‘Power' in Global Value Chains

Sunday, June 26, 2016: 10:45 AM-12:15 PM
83 Dwinelle (Dwinelle Hall)
Mark Dallas, Union College, Schenectady, NY
Stefano Ponte, Copenhagen Business School, Copenhagen, Denmark
Tim Sturgeon, MIT, Cambridge, MA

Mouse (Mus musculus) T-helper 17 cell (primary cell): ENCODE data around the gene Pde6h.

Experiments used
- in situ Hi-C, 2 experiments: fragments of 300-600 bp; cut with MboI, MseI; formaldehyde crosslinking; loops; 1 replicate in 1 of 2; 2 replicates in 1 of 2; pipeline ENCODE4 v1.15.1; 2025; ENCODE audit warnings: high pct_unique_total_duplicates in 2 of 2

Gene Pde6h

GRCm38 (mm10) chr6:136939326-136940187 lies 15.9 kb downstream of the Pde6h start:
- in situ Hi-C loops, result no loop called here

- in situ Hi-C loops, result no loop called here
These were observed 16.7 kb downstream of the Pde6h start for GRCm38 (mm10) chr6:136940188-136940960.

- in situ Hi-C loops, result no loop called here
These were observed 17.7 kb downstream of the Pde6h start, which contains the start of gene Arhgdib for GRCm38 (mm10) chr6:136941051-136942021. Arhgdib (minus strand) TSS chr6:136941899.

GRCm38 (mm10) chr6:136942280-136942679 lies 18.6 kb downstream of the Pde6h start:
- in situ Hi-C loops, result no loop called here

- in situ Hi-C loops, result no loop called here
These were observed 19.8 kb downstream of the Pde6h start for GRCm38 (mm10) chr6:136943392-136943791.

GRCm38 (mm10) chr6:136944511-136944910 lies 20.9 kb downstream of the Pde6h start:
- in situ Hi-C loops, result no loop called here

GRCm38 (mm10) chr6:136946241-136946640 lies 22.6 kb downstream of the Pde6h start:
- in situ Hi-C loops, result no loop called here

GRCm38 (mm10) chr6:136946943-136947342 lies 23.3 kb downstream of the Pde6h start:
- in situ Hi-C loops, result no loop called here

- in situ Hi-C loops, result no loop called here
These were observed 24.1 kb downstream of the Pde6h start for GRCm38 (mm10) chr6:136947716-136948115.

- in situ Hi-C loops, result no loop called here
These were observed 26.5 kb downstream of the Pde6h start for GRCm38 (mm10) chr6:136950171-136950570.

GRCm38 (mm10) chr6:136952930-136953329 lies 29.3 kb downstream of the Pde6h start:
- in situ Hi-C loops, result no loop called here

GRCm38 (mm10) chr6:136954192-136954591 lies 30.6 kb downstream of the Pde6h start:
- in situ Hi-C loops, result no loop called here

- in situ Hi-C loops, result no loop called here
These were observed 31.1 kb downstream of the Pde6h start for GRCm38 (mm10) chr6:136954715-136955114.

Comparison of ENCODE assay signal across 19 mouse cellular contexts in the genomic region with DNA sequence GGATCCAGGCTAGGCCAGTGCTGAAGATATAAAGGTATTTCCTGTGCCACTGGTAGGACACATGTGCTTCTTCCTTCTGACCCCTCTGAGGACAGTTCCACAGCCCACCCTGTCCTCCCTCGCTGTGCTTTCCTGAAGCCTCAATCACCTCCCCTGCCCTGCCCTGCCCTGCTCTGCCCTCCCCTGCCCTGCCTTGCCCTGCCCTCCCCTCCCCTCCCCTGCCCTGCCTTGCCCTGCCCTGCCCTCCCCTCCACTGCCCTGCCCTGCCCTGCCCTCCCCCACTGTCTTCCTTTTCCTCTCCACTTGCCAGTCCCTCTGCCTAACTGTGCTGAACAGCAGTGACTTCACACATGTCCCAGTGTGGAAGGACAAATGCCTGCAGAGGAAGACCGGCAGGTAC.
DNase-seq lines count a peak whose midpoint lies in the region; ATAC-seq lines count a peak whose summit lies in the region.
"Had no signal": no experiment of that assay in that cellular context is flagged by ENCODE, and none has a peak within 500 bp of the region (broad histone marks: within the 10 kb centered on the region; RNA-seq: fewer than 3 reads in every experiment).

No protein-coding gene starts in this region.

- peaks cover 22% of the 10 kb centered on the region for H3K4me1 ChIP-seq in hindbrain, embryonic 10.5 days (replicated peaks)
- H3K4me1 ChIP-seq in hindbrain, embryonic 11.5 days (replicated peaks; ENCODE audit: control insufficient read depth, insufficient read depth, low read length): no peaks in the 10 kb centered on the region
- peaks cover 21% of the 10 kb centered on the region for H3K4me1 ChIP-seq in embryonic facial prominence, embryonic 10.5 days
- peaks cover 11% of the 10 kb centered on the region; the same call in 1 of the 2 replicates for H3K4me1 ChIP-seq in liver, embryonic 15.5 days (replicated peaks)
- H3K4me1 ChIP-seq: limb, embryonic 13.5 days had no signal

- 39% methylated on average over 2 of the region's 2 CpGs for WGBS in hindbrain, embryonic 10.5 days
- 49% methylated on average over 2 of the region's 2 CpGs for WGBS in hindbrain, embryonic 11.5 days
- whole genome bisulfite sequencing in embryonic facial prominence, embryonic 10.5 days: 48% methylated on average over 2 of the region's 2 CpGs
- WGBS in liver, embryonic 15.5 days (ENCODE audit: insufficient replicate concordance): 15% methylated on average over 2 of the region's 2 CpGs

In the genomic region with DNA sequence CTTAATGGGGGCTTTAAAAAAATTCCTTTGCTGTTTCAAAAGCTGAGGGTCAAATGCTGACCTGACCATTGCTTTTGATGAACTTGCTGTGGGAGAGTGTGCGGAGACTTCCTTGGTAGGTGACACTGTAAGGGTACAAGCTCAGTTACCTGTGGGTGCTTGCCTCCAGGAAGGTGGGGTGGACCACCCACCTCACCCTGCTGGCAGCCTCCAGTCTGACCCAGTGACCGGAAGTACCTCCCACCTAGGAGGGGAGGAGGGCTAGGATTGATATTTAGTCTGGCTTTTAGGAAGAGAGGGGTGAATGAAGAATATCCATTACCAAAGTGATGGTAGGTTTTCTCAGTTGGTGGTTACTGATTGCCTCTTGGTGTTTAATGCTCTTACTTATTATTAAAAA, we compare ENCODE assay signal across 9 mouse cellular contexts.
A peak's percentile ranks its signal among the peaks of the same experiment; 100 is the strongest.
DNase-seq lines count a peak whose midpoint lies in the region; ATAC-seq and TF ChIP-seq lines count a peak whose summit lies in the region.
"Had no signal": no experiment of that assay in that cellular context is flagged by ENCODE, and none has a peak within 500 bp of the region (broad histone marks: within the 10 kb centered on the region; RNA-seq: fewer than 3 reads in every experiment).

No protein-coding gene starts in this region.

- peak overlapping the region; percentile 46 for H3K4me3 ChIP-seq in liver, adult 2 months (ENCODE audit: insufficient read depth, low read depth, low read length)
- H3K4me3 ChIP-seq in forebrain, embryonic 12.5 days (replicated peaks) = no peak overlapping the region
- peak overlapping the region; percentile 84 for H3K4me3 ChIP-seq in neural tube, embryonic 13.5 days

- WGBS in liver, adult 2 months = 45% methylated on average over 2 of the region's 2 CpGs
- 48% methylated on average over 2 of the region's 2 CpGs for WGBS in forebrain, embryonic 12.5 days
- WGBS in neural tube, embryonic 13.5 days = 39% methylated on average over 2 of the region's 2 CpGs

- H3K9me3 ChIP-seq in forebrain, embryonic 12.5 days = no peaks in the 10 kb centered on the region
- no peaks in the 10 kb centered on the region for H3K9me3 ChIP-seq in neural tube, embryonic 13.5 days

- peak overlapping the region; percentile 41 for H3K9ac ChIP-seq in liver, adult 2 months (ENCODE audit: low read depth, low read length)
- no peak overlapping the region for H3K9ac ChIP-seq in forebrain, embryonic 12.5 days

‘Power’ is a central concept in the global value chains (GVC) literature.  Over time its usage and meaning (both implicit and explicit) has diversified.  Originally, the concept of power was utilized to describe the bargaining relationships between firms.  This form of power is commonly thought of as a form of ‘bargaining’ power, in which each actor utilizes incentives (and sanctions) to directly compel another actor to act in a way they otherwise would not.  It has the characteristics of being intentional, relational, and resource-centric. However, as the analytic lens of GVCs has expanded, new conceptualizations of power have proliferated.  GVC research now considers various forms of institutional power, which run a wide gamut from formal to informal.  For instance, through different routes, firms and other actors increasingly come to agreement over explicit and formal industrial standards and certifications, and the construction of various more informal conventions.  While the creation of standards and conventions has elements of cooperation and collective action, they are also highly contentious, and when they become fully consolidated, they can embody and can fix power relationships in ways that systematically create winners and losers.  In other instances, such as the processes of financialization and network organization in GVCs, power is exerted in even more ‘distant’ and non-intentional ways, in which there may not be clearly defined ‘lead’ actors that exert influence, leading to emergent outcomes generated ‘by human action, but not by human design.’  Still other forms of ideational power have been raised, and the construction of norms can sometimes be quite diffused, though no less important in structuring the context of GVCs. While the concepts of power are widely utilized in GVC scholarship today, and well beyond their original inter-firm contexts, the topic has not been systematically theorized.  This paper reviews the varied usages of power in GVC and GVC-adjacent literatures and offers an analytic framework to systematize this core concept.  It also explores new forms of power that are sometimes implicit in the literature, but have been less thoroughly considered.